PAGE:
Students, faculty members, parents and East Lansing community members will be able to access safety alerts sent by the Michigan State University Department of Police and Public Safety, or DPPS, on the SafeMSU app as soon as next week, DPPS communications manager Dana Whyte confirmed.
DPPS's priority, Whyte said, is to ensure accessibility to alerts and to encourage students and community members to download the SafeMSU app.
The department currently uses the platform Everbridge to send out mass notifications to the community in three separate ways: email, a phone call or SMS text messaging.
Whyte said MSU faculty, staff and students are automatically enrolled to get safety alerts sent to their MSU email. They are able to get a phone call or a text message if they change preferences on the MSU alert page.
For people who don't have an MSU NetID, they can text 'MSU alert' to 888777 and get the alerts through text messages.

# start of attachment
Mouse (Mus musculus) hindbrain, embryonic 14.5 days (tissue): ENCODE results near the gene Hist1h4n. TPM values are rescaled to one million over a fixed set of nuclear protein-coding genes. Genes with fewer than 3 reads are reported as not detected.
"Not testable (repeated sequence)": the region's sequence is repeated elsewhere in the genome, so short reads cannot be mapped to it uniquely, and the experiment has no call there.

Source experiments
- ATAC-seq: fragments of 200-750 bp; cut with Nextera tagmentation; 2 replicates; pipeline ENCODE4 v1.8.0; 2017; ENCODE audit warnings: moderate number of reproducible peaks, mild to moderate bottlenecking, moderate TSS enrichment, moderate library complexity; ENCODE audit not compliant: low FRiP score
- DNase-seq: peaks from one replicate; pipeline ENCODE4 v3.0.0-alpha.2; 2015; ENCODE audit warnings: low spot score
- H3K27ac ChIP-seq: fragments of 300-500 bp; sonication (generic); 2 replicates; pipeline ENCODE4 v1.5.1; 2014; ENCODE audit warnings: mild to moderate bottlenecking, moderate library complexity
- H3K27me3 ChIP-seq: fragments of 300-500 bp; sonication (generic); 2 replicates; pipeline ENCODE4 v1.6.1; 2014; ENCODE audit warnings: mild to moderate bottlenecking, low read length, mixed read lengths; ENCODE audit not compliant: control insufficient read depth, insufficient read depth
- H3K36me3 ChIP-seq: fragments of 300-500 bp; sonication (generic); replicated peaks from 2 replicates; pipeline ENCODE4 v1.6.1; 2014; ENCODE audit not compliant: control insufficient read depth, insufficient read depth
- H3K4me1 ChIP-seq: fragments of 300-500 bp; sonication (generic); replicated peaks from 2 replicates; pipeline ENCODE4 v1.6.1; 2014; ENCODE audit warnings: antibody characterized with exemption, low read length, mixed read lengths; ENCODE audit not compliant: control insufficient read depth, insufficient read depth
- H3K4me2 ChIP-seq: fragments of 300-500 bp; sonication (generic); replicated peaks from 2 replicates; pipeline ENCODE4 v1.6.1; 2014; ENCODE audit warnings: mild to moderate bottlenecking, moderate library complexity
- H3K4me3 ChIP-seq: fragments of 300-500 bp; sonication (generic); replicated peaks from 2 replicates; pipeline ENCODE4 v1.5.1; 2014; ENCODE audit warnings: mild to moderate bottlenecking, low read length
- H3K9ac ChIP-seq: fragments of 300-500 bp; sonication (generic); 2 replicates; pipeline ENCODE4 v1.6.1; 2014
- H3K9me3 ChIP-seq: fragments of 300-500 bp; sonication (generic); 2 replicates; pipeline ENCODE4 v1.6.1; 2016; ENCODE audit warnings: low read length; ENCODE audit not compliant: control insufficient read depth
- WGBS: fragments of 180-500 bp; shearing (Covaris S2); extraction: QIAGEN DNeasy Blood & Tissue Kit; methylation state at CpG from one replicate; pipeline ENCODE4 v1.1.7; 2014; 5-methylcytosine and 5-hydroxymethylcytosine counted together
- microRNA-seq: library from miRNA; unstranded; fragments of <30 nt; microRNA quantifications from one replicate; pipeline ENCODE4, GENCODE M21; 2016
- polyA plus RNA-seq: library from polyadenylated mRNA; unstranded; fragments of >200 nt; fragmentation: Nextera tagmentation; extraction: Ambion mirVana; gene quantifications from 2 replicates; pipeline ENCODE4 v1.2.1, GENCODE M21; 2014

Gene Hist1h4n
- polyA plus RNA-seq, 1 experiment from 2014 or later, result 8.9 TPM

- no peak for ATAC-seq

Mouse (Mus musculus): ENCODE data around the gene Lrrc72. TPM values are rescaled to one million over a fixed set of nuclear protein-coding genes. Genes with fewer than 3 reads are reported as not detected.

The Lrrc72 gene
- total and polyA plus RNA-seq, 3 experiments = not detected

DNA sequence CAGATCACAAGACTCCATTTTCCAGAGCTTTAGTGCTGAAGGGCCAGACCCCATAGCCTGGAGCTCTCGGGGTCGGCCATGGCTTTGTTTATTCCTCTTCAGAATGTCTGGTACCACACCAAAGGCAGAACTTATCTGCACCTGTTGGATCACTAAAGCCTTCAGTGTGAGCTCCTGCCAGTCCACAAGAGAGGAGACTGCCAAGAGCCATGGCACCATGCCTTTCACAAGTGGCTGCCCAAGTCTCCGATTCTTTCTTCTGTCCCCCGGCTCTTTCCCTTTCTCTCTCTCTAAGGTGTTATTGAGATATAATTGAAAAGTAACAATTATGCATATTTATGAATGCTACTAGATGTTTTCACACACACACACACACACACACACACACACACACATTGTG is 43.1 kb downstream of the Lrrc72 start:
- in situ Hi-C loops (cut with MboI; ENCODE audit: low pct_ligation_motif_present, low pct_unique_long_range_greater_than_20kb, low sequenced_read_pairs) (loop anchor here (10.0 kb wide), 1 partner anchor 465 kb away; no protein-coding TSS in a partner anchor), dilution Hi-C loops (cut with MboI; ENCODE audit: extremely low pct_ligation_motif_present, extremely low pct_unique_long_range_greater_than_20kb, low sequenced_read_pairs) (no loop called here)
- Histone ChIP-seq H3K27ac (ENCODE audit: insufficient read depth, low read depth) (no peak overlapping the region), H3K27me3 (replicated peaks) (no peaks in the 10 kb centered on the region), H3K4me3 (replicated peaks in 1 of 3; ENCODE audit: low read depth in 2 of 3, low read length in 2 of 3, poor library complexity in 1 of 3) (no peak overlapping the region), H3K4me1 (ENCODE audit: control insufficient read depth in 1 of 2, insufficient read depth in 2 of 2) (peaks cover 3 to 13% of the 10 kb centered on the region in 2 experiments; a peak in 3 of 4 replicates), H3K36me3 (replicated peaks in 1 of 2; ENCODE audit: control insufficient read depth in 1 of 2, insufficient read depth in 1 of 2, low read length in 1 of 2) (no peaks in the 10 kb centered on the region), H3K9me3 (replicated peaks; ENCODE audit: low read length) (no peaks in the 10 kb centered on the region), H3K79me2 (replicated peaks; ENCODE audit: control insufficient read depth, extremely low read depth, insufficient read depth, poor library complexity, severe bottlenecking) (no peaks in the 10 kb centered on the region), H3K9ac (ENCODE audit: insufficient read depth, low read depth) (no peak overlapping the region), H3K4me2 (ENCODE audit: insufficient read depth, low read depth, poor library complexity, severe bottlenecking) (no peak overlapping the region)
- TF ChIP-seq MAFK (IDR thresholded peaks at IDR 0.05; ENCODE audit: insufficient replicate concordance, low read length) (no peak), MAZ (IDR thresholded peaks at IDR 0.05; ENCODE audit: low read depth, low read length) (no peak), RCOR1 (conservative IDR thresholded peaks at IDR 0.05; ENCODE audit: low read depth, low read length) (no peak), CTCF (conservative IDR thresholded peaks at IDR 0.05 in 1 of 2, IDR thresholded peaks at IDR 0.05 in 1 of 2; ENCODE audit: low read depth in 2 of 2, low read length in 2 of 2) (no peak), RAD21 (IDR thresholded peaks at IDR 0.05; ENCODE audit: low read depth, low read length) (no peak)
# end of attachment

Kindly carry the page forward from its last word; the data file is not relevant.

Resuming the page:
The night of the Feb. 13 mass shooting, students recieved email alerts at different times, some recieving them around 8:30 p.m. and others around 9 p.m.
Whyte said the reason behind the alert system's delays and why some people may have received alerts before others depends on cell service.
"We are aware of that issue and that is something that we are looking at," Whyte said. "SMS text messaging alerts are sent out all at once, but depending on someone's phone carrier, their service at the time would impact when that alert actually went through."
The SafeMSU version of receiving alerts, when connected to Wi-Fi, is a potential way for people to receive safety alerts quicker than SMS text messages or email notifications, Whyte said.
The plan to implement MSU safety alerts on the SafeMSU app has been in the works since December when Ryan Doyle, the director of the new Support Services Bureau was hired, Whyte said.
The Support Services Bureau oversees the safety alerts along with the Emergency Management, Evidence and Records and Analysis divisions.
"One of the things that (Doyle) came in wanting to do is integrate our alert system with our app," Whyte said. "So, I wouldn't say it was necessarily a result of the (Feb. 13 mass shooting) but it's definitely something we think will help with people receiving those alerts as quickly as possible."
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